Pat Shurtleff, president

Soroptimist International Brookings  


Please be a part of the solution

Editor:

A few months ago, new neighbors moved next door who have barking dogs.

I have sympathy for anyone who has to listen to this when moving isn’t a financial alternative. There is a viable solution for anyone who wants to help the shelter: you can adopt, walk the dogs, or contribute to the sound barrier which will cost between $6,000 and $8,000. My health doesn’t allow me to walk the dogs, so I happily made a contribution.

We have a choice and a moral obligation to help these animals: adopt, walk, or make a contribution. Think of how you would feel if your pet were forced to live the way these poor animals are. Please, please be a part of the solution.

Barbara J. Parrett-Early

Harbor


Don’t be a victim of phone slamming

Editor:

WARNING: You too might be the victim of “cramming” or “slamming.”

In December I noticed that my telephone bill had increased about $15. When I checked over my bill I noticed that I was being charged for “E-mail Bundle Mail Monthly Fee” and “Fraudwatchguard.com Monthly Fee.” I knew that I didn’t have an e-mail account through the telephone company and I hadn’t signed up of any fraud protection. When I called these companies both told me that I’d ordered their services over the Internet. But I was sure that I hadn’t. So I settled my problem by changing phone companies. Both the email and fraud companies said they’d refund my money, but I’m not holding my breath. I checked my bills and found that I’d been paying for the e-mail for several months. If they hadn’t got greedy and thrown in the fraud I’d probably never noticed.

I Googled “telephone bill frauds” and learned that this was called cramming or slamming. Cramming is a term for an unauthorized charge on a telephone bill. It often happens when you enter a contest or promotion on the Internet without reading the fine print.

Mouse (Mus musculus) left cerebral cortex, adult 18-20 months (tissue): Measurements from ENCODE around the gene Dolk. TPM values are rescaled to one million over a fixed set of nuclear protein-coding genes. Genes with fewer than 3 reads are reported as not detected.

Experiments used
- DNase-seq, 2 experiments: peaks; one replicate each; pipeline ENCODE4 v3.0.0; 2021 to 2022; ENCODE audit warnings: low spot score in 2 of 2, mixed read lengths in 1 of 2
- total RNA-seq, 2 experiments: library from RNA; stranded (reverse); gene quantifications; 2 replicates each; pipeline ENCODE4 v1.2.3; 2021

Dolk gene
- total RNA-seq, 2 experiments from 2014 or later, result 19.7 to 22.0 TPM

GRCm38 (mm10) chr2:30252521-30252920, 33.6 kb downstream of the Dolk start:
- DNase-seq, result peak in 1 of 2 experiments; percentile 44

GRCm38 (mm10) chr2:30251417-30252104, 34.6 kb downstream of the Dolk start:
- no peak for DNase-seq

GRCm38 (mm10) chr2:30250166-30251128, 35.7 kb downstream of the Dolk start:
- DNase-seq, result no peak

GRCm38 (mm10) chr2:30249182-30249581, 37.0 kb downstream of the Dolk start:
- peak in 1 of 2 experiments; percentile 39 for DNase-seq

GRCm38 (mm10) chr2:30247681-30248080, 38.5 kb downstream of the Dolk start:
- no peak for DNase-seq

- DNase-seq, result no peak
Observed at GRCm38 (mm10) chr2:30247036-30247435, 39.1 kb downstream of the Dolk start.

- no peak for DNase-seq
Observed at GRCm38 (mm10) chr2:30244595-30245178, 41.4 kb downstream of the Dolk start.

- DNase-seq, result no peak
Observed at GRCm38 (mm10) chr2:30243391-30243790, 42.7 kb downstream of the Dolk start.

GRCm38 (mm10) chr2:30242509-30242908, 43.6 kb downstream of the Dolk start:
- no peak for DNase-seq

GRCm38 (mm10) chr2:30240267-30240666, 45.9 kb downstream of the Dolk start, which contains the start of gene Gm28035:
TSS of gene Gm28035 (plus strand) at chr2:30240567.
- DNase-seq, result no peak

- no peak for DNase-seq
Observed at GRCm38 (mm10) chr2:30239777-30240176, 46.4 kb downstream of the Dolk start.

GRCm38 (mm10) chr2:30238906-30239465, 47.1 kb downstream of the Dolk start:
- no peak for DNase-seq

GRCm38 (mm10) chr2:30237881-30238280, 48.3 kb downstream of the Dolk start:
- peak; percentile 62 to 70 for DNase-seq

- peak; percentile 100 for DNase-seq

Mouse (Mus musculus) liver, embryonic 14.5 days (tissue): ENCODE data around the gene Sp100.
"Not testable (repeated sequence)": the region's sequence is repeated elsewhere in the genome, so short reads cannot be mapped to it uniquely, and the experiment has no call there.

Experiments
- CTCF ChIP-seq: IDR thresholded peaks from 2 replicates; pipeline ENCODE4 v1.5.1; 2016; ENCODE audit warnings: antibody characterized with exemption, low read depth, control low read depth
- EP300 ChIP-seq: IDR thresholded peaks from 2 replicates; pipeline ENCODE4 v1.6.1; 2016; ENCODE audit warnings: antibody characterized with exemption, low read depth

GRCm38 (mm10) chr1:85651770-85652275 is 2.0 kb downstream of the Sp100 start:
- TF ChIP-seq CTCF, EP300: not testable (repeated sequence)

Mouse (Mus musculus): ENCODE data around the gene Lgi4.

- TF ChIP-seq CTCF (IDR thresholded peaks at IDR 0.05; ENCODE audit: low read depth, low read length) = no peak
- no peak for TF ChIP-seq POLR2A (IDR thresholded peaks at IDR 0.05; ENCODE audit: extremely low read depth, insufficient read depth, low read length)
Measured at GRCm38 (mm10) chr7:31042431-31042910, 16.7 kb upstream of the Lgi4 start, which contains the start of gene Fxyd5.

Then on Sunday, Jan 9, a local Medford news station aired a piece by the Attorney General’s Office saying that they were investigating several complaints of cramming and slamming. They said that was a mafia fraud scheme from several years ago that has been revived. They said that the mafia made more money from these schemes that from prostitution and gambling.

Bottom line, check those bills and read the fine print.

Kaywood Rodgers

Brookings


I thought I was just being frank

Editor:

Forty-Five bullets were available at the Brookings City Council and Urban Renewal Agency Meeting on January 10, 2011, 7 pm.

The agenda included my removal of just me from the seven-person Urban Renewal Advisory Committee. Three Brookings police officers were dispatched to provide security and protection from just my words. I didn’t realize how offensive they were. I thought I was just being frank during the meetings. But the council needed forty-five bullets in case I got out of hand or out of order to express my disappointment that I was being removed.

Character assassination Brookings style. It’s nothing new to me. Someone gets insulted and hearsay rules the day ­– but now with forty-five bullets.

Don Nuss

Brookings